What I Buy and Why: Hotelier Rami Fustok on the Jeff Koons He Wishes He’d Bought, and the $400,000 Romero Britto He Did
A rocking horse by Britto is the most expensive artwork in the entrepreneur's collection.
Entrepreneur and art collector Rami Fustok is not afraid of color or having a little fun when it comes to creating his aesthetic environment. The Mandrake, the boutique hotel he owns in London, is a vibrant testament to Fustok’s holistic vision, filled with rich textiles, bold artworks, thoughtful accents, soundscapes, and signature scents. Simply put: this is not a traditional luxury hotel.
Fustok brings this same creative spirit to building his art collection. Recently, the energetic art lover talked to Artnet News about his collection, his hotel’s upcoming artist-in-residence, and the pricey work he bought by Romero Britto.
What was your first purchase (and how much did you pay for it)?
My first purchase was my Angel sculpture by Bushra Fakhoury. Fakhoury is probably best known for her public sculptures, which have been shown prominently on London’s Park Lane. The sculpture cost around £20,000 at the time.
What was your most recent purchase?
A multi-media photograph of LA from the British artist Zoobs Ansari. His work often deals with celebrity culture and the darker side of fame, something that vibrates pertinently in today’s age.
Which works or artists are you hoping to add to your collection this year?
Generally, I like to be spontaneous with the way I buy art. However, I am excited about the work of the hotel’s upcoming artist-in-residence, Ghanaian artist Serge Attukwei Clottey. He makes unique “Afrogallonism” pieces, assemblages made up of flattened Kufuor gallon cans, jute sacks, discarded car tires, and wood pieces, often inscribed with patterns and text, which examine the powerful agency of everyday objects, and their ecological legacies.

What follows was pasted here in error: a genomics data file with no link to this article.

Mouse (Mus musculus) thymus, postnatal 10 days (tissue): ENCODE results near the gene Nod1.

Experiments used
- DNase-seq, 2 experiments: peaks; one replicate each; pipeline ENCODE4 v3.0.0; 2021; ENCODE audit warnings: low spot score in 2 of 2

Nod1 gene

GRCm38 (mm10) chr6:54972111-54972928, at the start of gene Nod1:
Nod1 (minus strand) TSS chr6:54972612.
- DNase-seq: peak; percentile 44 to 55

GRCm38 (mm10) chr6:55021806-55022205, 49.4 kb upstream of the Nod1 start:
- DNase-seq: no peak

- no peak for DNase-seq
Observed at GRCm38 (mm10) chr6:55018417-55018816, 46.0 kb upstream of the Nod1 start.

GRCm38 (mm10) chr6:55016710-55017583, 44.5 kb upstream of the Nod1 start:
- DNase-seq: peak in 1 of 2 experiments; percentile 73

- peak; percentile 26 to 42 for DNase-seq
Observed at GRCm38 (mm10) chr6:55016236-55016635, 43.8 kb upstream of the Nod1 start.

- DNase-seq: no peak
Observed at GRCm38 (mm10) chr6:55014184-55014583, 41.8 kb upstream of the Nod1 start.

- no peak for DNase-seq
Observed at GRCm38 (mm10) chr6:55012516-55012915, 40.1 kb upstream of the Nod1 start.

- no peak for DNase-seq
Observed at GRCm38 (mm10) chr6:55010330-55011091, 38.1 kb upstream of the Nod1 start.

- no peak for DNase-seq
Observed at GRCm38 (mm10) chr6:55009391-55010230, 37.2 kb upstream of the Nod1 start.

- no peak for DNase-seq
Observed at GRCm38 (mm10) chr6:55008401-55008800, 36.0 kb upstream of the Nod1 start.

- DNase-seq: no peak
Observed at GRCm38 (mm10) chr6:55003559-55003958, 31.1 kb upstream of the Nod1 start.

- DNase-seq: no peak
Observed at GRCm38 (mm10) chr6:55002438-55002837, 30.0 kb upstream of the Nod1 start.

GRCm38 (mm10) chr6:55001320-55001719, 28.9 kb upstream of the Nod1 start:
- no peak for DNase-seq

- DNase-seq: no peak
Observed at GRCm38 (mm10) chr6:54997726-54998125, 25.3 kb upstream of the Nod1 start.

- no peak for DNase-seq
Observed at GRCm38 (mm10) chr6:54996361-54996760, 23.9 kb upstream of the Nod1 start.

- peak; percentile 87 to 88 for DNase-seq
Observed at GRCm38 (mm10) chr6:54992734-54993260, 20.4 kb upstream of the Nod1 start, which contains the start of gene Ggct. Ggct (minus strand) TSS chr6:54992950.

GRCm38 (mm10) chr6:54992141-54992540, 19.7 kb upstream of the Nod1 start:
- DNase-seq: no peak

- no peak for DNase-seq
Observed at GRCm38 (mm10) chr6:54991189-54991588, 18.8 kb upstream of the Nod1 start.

What is the most expensive work of art that you own?
Probably a large-scale rocking horse sculpture from the Brazilian artist Romero Britto. It cost around $400,000.
Where do you buy art most frequently?
I think of all places I purchase most regularly at Art Basel Miami Beach. The fair is always a great place to discover work. I’m also lucky to travel and to learn about flourishing art scenes on the ground. It was on a trip with Gallery 1957, in Accra, that I first came across Serge’s work during a studio visit. I purchased a painting that’s now part of my collection as well.
Is there a work you regret purchasing?
No, I don’t hold regrets when it comes to art; I love them all.
What work do you have hanging above your sofa? What about in your bathroom?
My bathroom is currently art free, but I have an oil on canvas by the German artist Jonas Burgert above my sofa, titled Bleibleib. It’s a large work depicting a classically draped female figure—it’s one of several works by Burgert in my collection.
What is the most impractical work of art you own?
I do not deem any art to be impractical!
What work do you wish you had bought when you had the chance?
I actually wish I’d bought more of the Jeff Koons-designed Balloon Venus bottle holders from Dom Pérignon. Based on Koons’s existing large-scale sculpture of a paleolithic fertility figurine it a more manageable addition to the home.
If you could steal one work of art without getting caught, what would it be?
I think any Francis Bacon triptych.
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